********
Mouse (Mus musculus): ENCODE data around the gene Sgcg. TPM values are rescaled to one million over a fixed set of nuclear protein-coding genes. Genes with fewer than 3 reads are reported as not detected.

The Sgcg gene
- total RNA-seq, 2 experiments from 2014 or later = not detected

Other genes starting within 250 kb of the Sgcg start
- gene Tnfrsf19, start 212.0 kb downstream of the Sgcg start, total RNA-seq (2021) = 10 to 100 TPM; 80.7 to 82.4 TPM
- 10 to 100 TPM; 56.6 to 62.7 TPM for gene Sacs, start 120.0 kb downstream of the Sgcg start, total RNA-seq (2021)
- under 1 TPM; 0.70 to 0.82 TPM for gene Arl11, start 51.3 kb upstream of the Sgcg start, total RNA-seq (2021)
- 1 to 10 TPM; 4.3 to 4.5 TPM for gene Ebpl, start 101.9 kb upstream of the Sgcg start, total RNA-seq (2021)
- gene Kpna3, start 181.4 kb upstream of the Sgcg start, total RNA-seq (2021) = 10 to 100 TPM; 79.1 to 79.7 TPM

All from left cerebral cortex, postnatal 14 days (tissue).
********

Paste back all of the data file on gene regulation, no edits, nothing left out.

Mouse (Mus musculus): ENCODE data around the gene Sgcg. TPM values are rescaled to one million over a fixed set of nuclear protein-coding genes. Genes with fewer than 3 reads are reported as not detected.

The Sgcg gene
- total RNA-seq, 2 experiments from 2014 or later = not detected

Other genes starting within 250 kb of the Sgcg start
- gene Tnfrsf19, start 212.0 kb downstream of the Sgcg start, total RNA-seq (2021) = 10 to 100 TPM; 80.7 to 82.4 TPM
- 10 to 100 TPM; 56.6 to 62.7 TPM for gene Sacs, start 120.0 kb downstream of the Sgcg start, total RNA-seq (2021)
- under 1 TPM; 0.70 to 0.82 TPM for gene Arl11, start 51.3 kb upstream of the Sgcg start, total RNA-seq (2021)
- 1 to 10 TPM; 4.3 to 4.5 TPM for gene Ebpl, start 101.9 kb upstream of the Sgcg start, total RNA-seq (2021)
- gene Kpna3, start 181.4 kb upstream of the Sgcg start, total RNA-seq (2021) = 10 to 100 TPM; 79.1 to 79.7 TPM

All from left cerebral cortex, postnatal 14 days (tissue).